“[Pakistani Prime Minister-elect Imran] Khan cannot be faulted for any absence of zeal during the preparatory process, leading up to the polls, to go about [the] task [of fixing the economy],” writes Iftekhar Ahmed Chowdhury. “In his election manifesto issued early July, he entitled his aspirations as the ‘Road to New Pakistan’.... To his ... contemporary constituency, he explained the model as being similar to the politico-economic culture prevalent in Scandinavia.... Alas, the road to a ‘New Pakistan’ appears to be extremely uneven, unusually steep, and full of potholes.
Readers write: History of China, Middle East players, feminizing of words, small feature, big impact
JAY GORY, MANAGING EDITOR, world
Regarding the May 17 Books review “ ‘Our Story’ offers a graphic glimpse of a China that no longer exists” (CSMonitor.com): Thank you for this article. Recommended: Think you know Latin America? Take our geography quiz.
Imran Khan’s priority will be fixing Pakistan’s economy, A plan for Greece after major wildfires, As the Syrian war draws to a close, a glimmer of
JAY GORY, MANAGING EDITOR, world
“[Pakistani Prime Minister-elect Imran] Khan cannot be faulted for any absence of zeal during the preparatory process, leading up to the polls, to go about [the] task [of fixing the economy],” writes Iftekhar Ahmed Chowdhury. “In his election manifesto issued early July, he entitled his aspirations as the ‘Road to New Pakistan’.... To his ... contemporary constituency, he explained the model as being similar to the politico-economic culture prevalent in Scandinavia.... Alas, the road to a ‘New Pakistan’ appears to be extremely uneven, unusually steep, and full of potholes.
How one man left hate behind – and helped others do the same
JAY GORY, MANAGING EDITOR, world
Christian Picciolini was recruited into America’s first skinhead group, Chicago Area Skinhead, when he was a young teenager. Picciolini is the host and narrator of a new documentary produced by Part2Pictures, “Breaking Hate,” which traces the story of how he helped a Charlottesville protester walk away from the neo-Nazi views he espoused – with the help of Susan Bro, whose daughter was killed in the protests. Q: What originally attracted you to white supremacy?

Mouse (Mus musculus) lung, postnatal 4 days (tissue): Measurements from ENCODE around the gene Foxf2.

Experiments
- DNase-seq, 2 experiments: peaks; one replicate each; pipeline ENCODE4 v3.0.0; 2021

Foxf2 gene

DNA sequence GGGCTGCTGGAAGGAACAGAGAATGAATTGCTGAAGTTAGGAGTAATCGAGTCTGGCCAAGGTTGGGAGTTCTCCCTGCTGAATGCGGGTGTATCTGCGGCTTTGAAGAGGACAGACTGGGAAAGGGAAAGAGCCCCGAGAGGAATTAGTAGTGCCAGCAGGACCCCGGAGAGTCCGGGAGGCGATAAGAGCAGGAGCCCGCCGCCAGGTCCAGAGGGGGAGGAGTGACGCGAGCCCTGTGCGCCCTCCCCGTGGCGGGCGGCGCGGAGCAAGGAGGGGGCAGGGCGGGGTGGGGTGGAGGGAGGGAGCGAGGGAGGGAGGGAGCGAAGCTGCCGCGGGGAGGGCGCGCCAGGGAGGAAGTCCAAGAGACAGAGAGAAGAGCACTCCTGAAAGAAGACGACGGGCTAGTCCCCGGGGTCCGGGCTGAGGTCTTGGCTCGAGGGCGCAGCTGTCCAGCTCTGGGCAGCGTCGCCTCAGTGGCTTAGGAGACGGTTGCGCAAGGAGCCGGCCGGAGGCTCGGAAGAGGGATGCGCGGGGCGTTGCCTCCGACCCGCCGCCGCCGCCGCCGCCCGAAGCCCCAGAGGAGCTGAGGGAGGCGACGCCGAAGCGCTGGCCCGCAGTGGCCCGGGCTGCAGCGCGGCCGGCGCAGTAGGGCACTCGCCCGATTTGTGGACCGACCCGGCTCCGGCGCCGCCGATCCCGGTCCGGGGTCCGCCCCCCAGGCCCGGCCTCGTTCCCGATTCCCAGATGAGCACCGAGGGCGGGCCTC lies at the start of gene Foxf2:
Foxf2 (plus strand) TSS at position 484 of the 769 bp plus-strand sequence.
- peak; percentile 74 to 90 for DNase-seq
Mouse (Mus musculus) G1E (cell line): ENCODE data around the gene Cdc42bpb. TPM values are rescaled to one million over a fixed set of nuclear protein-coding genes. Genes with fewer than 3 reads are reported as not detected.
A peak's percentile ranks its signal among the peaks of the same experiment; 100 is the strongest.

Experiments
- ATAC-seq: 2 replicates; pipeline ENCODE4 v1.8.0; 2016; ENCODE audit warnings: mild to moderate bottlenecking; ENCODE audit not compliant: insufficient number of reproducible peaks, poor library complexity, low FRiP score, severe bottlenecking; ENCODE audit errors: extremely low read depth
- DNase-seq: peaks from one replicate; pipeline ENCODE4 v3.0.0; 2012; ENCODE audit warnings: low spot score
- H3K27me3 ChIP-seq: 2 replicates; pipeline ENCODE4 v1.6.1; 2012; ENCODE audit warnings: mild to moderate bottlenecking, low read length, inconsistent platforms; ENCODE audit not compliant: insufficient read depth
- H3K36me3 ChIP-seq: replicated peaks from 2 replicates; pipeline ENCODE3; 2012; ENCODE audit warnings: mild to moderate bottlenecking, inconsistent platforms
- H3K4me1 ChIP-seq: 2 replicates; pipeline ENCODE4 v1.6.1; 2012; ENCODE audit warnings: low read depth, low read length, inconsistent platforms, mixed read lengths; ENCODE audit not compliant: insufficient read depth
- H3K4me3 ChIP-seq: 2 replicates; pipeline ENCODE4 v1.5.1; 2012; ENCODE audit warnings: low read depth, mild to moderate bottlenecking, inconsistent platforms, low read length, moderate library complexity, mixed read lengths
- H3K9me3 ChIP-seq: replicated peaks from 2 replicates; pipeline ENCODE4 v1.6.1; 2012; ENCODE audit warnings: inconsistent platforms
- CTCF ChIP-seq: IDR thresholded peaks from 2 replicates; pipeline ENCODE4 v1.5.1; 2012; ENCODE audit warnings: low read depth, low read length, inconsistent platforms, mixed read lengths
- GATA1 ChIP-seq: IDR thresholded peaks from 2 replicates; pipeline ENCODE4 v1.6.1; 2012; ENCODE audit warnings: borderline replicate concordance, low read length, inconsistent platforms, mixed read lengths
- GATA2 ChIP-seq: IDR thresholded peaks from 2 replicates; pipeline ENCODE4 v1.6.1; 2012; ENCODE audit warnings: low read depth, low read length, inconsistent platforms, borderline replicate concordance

In Canada's spat with Saudi Arabia, signs of a trickier road for democracies
JAY GORY, MANAGING EDITOR, world
The furious reaction by Saudi Arabia to what was a rather stock Canadian statement calling for the release of imprisoned human rights activists has little to do with Canada – and everything to do with the ruling agenda of Crown Prince Mohammad bin Salman. In doing so, it has raised questions about the price Canada must pay to stand up for its principles on the global stage, which has become a lonelier place as of late.
Paving Mexico’s road to reconciliation
JAY GORY, MANAGING EDITOR, world
Elected as Mexico’s next president by a wide margin on July 1, Andrés Manuel López Obrador does not take office until Dec. 1. It’s part of a broad effort to reform institutions and create new options for youth, including those already seduced by crime. AMLO stresses the need for citizens – of every country – to help create the conditions for peace and ensure that the tragedies of recent years are ended and not repeated.